Confidence holds the key to win over new clients

Six tips to help budding entrepreneurs deliver the perfect presentation or pitch.

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Talking the talk and then walking the walk is what will secure you new clients at the start-up phase. Lack of confidence, especially when pitching to a potential client, is a common problem for many entrepreneurs. At the start-up phase you might have to be the chief executive as well as the salesperson of your business.

Though some entrepreneurs might appear overconfident, others lack confidence – something that could affect their sales efforts. When entrepreneurs appear self-assured about their work, that will be contagious and could result in closing a deal, and vice versa.

I did not always have confidence growing up. As a teenager, I was extremely shy when I spoke to strangers or when I had to do a presentation in front of a large group.

Nevertheless, I found that applying certain techniques helped me overcome my shyness. Those techniques, which I will share with you today, have also been a great help to some of my start-up entrepreneur friends when they have delivered company pitches:

1. Since you will be doing the talking and your clients the listening, a lot of focus goes on your voice. Speak loudly and clearly, and adjust your tone to the room size and the number of your target audience. You want to ensure that if you are sitting in a room with clients, that they face no problems interpreting you. You also do not want to sound too loud as that could be perceived as annoying. Vary your pitch throughout the presentation to prevent the audience getting bored. Add interactivity by asking your clients questions where relevant to maintain their focus.

2. Your posture can tell your audience a lot about how confident you are. When you are sitting one-on-one with clients in a cafe or a meeting room, sit up straight with shoulders back and chest open. A good posture signals a positive attitude and confidence and ensures you do not look tired or drained. It also makes you appear trustworthy.

3. Speak slowly and avoid looking nervous. Whether giving a presentation or pitching an idea, follow a structured outline. Doing that stops you looking nervous and saves you from forgetting important points that you want to mention in your presentation. Also speaking slowly allows your audience to concentrate and gives them the opportunity to ask questions. Using a presentation as an aid means your client has something they can take with them after the meeting. Prepared material also portrays professionalism.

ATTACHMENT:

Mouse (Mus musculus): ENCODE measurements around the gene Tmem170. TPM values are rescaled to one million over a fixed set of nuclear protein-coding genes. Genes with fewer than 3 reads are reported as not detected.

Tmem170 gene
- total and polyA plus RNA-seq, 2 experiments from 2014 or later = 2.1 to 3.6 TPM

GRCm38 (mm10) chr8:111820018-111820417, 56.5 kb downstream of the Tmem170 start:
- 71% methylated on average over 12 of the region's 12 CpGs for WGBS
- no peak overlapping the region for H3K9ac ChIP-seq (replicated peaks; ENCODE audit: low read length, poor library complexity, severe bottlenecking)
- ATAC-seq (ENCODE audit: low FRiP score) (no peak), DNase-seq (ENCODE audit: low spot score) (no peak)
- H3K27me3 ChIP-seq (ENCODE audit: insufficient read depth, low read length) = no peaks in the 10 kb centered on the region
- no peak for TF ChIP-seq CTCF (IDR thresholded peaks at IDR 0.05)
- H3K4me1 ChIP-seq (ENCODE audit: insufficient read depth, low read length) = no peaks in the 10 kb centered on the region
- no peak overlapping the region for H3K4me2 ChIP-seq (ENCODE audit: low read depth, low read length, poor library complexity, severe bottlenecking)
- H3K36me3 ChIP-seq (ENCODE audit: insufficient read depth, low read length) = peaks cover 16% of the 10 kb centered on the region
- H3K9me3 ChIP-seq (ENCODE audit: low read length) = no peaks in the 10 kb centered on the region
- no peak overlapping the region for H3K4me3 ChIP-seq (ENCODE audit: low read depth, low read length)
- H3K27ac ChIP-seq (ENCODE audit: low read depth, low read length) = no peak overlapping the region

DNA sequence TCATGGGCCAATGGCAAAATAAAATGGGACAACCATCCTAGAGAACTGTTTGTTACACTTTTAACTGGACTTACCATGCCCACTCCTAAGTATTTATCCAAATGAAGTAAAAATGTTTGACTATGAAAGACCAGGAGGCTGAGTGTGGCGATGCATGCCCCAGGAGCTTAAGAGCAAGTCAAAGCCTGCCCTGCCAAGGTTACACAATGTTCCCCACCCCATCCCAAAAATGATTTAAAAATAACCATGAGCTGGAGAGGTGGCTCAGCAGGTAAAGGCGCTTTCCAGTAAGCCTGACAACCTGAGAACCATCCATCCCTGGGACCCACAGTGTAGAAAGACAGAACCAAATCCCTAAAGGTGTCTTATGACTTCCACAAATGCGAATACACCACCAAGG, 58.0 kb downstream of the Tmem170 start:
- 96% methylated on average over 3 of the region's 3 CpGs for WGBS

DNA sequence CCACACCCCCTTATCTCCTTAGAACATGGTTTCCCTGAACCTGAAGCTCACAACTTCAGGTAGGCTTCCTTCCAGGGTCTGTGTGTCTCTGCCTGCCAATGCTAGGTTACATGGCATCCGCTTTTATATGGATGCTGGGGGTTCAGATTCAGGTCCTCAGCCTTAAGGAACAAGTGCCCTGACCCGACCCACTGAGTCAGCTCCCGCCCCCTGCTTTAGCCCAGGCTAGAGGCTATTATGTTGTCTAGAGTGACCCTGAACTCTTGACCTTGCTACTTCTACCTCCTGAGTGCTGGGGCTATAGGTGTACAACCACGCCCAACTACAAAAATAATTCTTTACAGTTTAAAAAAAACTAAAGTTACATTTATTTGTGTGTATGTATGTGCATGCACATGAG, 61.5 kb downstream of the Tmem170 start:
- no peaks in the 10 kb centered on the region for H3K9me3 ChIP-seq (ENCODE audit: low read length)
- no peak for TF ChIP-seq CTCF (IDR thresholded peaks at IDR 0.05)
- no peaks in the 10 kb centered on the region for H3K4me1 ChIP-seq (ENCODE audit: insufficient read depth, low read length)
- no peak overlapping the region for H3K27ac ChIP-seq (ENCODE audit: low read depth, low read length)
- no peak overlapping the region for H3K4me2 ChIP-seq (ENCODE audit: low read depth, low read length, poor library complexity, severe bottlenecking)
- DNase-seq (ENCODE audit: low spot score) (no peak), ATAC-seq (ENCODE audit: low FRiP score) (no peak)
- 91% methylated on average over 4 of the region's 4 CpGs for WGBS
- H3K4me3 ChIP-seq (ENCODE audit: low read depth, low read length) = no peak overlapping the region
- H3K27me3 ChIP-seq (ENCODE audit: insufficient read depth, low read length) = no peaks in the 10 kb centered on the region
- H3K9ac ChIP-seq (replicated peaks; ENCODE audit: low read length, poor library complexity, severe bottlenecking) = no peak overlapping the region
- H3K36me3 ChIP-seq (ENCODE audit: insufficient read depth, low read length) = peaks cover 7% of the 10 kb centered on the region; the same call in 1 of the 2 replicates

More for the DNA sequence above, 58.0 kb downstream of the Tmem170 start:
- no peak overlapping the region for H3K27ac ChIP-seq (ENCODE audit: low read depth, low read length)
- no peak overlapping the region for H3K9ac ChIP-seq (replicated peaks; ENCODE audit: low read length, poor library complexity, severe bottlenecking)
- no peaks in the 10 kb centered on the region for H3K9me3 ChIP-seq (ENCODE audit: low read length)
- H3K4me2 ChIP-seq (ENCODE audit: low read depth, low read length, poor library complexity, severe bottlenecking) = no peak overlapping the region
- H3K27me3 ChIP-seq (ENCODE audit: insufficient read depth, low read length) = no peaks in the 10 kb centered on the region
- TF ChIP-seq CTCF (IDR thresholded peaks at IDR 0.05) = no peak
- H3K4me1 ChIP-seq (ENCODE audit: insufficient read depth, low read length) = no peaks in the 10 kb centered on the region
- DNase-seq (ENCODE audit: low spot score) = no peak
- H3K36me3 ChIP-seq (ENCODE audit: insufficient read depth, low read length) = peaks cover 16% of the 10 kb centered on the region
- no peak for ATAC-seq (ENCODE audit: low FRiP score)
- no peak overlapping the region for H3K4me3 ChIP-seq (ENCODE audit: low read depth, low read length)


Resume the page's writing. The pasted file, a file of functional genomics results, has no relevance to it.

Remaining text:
4. Avoid nervous gestures. Do not fidget, cross your arms or fold them against your body when speaking to a client. That could signal non-acceptance of what they are saying. Instead, place your arms on your lap or on the table in front of you and listen attentively. This will make you appear less nervous and let you be open to ideas and suggestions by the other party.

5. Do not put yourself down. Repeat positive statements to yourself as you head to your meeting. Do not focus on every word that comes out of your mouth and do not be harsh on yourself if you state a wrong fact or cannot answer a question. You can always promise to get back to them with an exact answer after the meeting. Focus on your accomplishments and what makes your business great. Mention success stories and what you have done with other clients. Highlight your strengths and why you are the right one for the job.

6. Last but not least, dressing well enhances your confidence. Opt for a formal look over casual attire. Dress in an outfit that suits your professional background. Put on a pair of shoes or hold a handbag or briefcase that makes you feel great. Various research studies conclude that well-dressed entrepreneurs appear more confident and have a better chance of closing a deal against those dressed more casually.

Keep in mind that practice makes one perfect. Your pitch or presentation may not be spot on the first couple of times, but that will change over time. Practice in front of a mirror before you head to a meeting or with a friend. Also, always remind yourself that everyone starts somewhere and no one gets it right the first time, even the great achievers out there.

Manar Al Hinai is an award-winning Emirati writer based in Abu Dhabi. Twitter: @manar_alhinai.

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